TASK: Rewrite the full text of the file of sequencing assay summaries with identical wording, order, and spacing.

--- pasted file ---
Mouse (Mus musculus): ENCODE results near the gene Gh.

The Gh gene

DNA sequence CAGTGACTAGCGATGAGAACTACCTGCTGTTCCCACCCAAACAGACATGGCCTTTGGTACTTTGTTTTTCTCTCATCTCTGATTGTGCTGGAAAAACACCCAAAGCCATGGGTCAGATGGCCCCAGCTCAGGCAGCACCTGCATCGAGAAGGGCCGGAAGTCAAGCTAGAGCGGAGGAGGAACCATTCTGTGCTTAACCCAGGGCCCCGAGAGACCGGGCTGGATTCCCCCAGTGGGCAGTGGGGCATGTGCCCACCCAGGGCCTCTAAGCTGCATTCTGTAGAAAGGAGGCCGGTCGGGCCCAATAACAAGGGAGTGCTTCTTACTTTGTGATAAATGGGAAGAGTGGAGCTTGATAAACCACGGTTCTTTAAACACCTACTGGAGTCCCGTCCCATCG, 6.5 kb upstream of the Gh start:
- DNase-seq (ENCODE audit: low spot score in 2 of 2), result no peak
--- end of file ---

Mouse (Mus musculus): ENCODE results near the gene Gh.

The Gh gene

DNA sequence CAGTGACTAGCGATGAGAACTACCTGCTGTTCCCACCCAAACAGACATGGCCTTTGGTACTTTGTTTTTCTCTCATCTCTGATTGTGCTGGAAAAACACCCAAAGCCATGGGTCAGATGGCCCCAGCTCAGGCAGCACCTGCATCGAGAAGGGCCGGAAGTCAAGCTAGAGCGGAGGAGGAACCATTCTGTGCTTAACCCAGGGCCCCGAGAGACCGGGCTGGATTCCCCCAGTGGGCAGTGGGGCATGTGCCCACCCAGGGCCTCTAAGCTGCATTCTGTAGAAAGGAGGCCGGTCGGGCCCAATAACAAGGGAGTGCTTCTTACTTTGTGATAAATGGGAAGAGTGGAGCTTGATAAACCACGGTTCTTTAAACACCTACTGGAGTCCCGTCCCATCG, 6.5 kb upstream of the Gh start:
- DNase-seq (ENCODE audit: low spot score in 2 of 2), result no peak